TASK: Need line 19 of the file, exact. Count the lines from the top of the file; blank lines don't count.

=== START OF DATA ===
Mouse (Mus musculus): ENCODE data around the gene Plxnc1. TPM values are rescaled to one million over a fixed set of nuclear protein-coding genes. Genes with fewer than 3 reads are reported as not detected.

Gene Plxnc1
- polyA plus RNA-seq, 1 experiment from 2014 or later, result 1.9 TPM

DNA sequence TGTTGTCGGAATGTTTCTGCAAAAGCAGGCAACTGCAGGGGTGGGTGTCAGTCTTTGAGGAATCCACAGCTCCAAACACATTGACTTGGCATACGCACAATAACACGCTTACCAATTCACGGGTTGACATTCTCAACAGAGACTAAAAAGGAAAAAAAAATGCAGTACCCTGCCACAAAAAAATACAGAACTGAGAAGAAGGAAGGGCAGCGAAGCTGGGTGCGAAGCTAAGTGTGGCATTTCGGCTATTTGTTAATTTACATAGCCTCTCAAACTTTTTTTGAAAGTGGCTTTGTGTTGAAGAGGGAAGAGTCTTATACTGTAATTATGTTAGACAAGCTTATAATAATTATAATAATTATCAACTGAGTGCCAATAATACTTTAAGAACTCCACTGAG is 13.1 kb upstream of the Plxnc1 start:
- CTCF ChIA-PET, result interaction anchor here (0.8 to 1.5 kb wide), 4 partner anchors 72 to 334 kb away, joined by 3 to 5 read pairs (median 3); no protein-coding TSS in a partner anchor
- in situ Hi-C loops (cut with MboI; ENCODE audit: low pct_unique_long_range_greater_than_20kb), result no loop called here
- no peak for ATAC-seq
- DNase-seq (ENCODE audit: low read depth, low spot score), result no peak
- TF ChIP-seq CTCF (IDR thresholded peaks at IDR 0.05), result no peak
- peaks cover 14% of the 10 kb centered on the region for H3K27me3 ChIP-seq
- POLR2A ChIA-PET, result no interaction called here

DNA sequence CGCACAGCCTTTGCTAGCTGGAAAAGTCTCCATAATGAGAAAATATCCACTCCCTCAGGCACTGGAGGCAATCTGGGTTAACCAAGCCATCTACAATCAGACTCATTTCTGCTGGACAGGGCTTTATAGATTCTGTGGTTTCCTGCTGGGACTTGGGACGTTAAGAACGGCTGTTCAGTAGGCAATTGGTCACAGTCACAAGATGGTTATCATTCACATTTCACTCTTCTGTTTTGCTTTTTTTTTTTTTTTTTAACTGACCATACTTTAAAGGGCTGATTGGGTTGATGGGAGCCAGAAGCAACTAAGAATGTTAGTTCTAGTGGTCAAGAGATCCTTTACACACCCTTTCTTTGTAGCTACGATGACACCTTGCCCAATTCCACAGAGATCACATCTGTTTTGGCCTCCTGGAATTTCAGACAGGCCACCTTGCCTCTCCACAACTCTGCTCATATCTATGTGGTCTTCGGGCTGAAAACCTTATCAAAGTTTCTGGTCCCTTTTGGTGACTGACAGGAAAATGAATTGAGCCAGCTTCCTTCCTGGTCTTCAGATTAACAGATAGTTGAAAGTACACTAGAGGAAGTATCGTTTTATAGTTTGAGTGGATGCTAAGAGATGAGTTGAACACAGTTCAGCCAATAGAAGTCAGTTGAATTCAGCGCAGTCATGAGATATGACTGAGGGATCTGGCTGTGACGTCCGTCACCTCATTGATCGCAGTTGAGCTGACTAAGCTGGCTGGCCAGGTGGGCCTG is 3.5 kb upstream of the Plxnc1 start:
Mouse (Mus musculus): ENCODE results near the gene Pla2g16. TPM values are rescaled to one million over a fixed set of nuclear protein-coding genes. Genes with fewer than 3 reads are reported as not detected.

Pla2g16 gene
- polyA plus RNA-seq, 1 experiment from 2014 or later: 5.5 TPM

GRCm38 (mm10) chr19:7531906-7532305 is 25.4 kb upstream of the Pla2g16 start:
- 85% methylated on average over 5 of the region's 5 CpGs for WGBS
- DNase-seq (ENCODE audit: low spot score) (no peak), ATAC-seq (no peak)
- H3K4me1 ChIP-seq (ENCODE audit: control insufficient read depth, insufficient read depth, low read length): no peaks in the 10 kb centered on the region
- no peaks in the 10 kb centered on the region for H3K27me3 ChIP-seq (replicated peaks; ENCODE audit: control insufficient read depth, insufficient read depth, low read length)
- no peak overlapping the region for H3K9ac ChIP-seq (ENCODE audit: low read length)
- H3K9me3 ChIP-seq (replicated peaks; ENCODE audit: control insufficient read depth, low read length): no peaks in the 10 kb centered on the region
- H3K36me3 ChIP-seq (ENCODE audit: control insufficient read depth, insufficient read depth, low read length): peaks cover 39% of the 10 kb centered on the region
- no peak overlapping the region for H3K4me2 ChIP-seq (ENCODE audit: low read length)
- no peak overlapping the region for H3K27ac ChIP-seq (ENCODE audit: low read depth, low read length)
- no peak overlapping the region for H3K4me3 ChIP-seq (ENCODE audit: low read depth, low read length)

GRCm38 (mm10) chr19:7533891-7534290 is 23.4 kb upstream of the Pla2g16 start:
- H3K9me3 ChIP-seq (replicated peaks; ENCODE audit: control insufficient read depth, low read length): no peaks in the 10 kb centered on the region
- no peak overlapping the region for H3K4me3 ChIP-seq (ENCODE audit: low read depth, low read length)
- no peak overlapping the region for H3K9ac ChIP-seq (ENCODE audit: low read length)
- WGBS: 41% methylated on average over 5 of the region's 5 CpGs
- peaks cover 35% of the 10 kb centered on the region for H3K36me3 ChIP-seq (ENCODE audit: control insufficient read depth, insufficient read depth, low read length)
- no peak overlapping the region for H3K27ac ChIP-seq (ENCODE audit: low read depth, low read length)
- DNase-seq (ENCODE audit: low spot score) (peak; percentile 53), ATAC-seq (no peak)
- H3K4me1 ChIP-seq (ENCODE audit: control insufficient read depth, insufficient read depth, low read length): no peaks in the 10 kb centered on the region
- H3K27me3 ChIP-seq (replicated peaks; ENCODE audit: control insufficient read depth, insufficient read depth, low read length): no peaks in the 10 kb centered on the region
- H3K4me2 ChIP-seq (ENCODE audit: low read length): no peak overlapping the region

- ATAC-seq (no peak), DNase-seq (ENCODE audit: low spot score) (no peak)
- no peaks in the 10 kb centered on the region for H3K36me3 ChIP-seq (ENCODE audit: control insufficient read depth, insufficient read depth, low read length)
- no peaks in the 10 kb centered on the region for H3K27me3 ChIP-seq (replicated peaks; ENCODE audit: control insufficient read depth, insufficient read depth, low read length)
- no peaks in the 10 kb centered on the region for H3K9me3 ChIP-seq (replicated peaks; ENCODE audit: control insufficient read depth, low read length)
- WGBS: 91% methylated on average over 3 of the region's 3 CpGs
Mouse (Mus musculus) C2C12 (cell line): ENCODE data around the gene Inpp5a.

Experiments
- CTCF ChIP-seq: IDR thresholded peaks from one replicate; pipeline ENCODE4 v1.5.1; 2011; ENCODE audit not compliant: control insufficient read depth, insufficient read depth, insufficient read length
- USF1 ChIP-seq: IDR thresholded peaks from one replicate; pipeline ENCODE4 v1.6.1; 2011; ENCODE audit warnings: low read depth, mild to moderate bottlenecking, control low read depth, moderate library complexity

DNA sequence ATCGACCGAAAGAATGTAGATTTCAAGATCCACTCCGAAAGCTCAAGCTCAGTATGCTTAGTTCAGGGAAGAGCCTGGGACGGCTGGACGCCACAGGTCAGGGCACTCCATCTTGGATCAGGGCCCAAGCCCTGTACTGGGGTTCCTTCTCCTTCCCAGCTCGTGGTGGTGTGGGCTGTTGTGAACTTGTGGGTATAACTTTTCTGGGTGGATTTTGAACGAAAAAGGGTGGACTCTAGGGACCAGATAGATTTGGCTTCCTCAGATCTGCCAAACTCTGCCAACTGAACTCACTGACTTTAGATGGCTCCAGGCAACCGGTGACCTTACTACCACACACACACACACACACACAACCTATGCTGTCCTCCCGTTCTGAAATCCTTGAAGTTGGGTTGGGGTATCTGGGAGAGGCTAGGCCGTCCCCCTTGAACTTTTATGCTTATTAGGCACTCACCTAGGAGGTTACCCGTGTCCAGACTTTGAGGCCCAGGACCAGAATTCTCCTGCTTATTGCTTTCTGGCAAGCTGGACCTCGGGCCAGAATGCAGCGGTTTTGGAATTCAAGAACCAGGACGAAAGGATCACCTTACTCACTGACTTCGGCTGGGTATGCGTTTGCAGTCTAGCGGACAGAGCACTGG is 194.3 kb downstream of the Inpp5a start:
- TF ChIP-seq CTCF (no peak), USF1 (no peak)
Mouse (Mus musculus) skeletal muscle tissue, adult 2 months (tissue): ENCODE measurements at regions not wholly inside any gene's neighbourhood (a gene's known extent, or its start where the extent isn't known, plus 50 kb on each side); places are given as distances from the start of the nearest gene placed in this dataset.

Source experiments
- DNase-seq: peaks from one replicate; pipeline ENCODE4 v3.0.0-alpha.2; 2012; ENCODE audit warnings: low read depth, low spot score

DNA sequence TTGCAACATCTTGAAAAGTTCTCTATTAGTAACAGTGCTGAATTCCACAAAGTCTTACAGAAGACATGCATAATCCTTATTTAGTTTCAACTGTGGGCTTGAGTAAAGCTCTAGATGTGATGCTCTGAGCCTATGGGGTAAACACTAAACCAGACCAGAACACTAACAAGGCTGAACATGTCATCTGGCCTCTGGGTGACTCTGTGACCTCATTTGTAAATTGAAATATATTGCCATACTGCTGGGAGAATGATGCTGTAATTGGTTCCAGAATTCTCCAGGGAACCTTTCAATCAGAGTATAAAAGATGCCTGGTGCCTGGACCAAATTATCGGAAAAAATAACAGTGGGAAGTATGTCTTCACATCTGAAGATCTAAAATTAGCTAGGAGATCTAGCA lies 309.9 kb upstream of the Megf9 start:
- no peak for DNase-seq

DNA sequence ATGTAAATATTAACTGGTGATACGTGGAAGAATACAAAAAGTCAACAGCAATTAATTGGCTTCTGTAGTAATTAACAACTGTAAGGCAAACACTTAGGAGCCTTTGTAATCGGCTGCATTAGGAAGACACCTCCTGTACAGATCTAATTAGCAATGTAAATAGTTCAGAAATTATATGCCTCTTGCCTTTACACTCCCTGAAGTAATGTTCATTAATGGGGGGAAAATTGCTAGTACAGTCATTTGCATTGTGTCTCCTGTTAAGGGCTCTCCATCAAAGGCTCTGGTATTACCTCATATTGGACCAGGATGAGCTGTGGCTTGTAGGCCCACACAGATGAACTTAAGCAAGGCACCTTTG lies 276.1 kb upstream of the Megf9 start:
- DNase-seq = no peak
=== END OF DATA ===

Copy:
- H3K4me1 ChIP-seq (ENCODE audit: control insufficient read depth, insufficient read depth, low read length): no peaks in the 10 kb centered on the region